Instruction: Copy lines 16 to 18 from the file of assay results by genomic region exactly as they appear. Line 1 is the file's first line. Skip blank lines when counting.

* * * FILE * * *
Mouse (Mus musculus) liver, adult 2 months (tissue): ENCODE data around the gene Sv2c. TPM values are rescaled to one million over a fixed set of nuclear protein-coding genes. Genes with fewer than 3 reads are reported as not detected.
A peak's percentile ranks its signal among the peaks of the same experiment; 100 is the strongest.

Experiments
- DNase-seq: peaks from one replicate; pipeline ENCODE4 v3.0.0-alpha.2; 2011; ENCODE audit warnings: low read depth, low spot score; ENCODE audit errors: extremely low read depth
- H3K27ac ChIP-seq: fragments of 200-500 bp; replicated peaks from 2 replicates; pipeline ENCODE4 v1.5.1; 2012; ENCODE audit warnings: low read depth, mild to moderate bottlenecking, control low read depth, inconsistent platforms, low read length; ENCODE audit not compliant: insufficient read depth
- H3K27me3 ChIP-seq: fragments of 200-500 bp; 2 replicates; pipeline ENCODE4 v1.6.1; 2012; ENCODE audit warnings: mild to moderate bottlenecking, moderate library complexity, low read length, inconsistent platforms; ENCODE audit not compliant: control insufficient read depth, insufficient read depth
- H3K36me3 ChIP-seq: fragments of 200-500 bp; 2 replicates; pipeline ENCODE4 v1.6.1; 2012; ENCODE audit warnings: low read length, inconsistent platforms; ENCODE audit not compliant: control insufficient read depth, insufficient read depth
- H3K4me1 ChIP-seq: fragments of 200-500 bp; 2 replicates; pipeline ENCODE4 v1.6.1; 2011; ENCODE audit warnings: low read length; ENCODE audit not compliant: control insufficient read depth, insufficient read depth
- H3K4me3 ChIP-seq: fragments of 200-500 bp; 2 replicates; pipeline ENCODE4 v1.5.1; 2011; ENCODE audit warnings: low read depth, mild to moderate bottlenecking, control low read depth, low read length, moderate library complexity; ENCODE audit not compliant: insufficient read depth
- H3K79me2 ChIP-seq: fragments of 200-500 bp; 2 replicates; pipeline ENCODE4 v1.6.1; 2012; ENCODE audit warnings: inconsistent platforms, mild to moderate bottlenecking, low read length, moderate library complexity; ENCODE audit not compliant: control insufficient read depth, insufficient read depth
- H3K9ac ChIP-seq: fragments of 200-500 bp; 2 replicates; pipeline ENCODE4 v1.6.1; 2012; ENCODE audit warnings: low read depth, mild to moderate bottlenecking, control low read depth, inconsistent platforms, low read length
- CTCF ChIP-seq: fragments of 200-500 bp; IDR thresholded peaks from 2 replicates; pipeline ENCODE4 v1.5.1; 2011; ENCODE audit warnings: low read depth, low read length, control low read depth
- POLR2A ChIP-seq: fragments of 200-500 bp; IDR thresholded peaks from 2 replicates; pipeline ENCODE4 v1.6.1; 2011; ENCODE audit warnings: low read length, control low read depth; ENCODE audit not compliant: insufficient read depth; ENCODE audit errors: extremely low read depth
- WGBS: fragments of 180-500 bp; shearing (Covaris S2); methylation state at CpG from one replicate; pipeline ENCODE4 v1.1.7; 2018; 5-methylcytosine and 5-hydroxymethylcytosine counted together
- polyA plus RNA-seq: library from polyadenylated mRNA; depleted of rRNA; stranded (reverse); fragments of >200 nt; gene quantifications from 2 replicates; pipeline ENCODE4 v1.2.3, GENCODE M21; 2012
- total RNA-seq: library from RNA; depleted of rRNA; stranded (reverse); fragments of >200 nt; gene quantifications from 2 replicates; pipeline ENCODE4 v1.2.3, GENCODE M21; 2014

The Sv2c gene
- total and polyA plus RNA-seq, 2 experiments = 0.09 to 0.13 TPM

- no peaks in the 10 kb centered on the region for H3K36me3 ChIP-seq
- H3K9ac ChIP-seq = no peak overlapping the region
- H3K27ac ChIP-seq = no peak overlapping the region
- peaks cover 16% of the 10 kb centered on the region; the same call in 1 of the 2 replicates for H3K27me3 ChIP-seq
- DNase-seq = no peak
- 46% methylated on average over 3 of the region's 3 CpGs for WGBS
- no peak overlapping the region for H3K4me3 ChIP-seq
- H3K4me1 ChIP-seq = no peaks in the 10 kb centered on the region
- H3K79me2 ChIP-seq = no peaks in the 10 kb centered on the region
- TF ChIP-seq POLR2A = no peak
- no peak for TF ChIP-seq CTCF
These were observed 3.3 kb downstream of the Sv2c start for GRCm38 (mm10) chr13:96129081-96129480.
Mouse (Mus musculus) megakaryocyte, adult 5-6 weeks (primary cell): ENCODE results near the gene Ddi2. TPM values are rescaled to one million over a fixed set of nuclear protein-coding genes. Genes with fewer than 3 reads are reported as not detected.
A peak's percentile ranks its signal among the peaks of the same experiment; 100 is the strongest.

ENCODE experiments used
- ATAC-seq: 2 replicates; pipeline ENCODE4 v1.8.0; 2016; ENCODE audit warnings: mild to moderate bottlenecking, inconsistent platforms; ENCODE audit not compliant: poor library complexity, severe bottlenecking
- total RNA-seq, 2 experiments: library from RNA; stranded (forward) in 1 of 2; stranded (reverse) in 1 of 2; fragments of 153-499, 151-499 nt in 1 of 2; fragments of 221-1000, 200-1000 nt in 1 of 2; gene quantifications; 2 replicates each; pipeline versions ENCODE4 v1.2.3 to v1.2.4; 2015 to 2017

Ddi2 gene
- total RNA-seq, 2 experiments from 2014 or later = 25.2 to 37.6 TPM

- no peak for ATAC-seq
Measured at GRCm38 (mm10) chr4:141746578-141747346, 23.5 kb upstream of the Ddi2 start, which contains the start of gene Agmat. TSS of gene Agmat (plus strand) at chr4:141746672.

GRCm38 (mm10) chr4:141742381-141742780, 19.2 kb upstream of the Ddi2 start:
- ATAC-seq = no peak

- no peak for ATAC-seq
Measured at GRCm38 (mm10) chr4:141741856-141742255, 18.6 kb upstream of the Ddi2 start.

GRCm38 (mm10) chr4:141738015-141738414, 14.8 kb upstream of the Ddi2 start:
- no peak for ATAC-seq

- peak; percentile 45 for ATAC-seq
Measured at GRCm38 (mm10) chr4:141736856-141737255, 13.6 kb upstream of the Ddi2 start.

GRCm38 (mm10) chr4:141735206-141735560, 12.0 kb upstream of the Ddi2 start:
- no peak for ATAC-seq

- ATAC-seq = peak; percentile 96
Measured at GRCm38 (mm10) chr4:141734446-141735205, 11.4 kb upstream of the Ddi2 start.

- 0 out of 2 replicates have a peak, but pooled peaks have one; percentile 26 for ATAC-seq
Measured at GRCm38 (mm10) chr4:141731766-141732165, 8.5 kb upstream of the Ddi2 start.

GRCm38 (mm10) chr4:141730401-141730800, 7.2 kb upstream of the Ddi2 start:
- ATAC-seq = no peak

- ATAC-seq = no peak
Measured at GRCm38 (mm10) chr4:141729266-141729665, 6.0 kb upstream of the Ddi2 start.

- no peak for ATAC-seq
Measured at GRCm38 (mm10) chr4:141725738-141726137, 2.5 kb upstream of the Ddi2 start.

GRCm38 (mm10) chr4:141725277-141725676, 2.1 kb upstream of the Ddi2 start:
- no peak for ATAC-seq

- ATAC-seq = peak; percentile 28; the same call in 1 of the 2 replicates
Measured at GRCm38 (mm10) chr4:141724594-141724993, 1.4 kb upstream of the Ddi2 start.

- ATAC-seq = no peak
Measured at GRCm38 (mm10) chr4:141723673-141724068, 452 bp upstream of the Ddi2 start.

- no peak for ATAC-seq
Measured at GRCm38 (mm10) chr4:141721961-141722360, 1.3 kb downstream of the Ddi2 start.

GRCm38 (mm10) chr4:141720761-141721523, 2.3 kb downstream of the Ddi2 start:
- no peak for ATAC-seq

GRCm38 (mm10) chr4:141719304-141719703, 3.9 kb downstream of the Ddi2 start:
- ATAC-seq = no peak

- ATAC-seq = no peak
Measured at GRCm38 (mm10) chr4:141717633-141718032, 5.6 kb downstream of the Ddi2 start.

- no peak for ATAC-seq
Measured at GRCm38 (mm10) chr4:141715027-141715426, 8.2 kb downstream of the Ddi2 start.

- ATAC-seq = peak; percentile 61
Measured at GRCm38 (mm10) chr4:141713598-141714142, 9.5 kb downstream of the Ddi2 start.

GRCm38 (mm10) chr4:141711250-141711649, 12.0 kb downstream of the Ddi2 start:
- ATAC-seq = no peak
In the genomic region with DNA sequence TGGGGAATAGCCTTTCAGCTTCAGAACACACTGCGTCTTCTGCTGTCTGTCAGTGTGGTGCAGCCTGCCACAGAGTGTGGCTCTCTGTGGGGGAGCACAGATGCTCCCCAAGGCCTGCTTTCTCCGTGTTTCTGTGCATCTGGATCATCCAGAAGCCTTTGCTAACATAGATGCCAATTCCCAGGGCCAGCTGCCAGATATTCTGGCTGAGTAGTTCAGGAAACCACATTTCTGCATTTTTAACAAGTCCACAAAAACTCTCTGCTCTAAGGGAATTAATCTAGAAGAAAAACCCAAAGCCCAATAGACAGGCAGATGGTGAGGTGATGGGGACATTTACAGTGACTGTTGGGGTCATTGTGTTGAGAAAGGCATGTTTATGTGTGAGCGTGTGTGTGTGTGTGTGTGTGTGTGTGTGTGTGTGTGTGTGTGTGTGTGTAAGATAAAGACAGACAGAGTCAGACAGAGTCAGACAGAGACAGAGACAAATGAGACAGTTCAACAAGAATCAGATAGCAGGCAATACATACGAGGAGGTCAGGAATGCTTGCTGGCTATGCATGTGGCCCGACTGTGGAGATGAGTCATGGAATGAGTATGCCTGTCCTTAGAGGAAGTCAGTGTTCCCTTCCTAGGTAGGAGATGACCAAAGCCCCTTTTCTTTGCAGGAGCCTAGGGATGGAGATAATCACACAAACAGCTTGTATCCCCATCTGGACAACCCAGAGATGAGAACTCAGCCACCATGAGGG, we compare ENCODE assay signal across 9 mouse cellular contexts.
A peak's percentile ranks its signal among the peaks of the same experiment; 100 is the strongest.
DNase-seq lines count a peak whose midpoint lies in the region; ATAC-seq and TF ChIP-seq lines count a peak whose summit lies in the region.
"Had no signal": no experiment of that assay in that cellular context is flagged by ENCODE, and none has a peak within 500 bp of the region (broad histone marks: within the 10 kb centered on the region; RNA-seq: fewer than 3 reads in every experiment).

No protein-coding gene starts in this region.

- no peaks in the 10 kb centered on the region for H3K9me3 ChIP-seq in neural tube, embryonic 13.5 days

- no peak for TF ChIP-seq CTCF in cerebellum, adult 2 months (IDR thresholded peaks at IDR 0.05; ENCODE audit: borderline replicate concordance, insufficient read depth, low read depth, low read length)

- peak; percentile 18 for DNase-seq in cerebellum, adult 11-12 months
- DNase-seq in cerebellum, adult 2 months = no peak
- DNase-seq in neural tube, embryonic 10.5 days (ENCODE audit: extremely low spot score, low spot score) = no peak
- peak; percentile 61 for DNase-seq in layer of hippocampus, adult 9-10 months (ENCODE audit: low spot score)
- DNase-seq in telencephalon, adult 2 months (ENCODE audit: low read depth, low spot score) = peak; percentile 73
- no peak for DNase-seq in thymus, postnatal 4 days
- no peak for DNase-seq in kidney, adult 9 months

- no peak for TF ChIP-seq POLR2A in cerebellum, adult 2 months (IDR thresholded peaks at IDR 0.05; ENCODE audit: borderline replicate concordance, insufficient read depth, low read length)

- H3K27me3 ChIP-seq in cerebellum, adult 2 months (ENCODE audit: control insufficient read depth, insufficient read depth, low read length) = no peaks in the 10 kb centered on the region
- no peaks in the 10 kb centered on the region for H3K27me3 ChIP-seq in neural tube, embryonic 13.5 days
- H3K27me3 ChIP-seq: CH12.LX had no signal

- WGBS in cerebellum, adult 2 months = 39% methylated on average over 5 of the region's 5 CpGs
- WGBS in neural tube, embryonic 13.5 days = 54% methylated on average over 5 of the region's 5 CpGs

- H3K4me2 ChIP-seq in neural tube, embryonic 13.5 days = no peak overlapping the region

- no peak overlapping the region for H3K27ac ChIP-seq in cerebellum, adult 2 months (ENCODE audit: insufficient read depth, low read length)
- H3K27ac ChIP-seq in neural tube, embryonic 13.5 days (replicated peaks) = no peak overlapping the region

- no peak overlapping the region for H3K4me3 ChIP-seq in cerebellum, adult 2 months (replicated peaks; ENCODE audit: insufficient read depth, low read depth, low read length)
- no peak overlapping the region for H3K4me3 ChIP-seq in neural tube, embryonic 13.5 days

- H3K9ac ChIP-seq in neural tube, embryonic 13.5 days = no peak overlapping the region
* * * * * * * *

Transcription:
- total RNA-seq: library from RNA; depleted of rRNA; stranded (reverse); fragments of >200 nt; gene quantifications from 2 replicates; pipeline ENCODE4 v1.2.3, GENCODE M21; 2014

The Sv2c gene
- total and polyA plus RNA-seq, 2 experiments = 0.09 to 0.13 TPM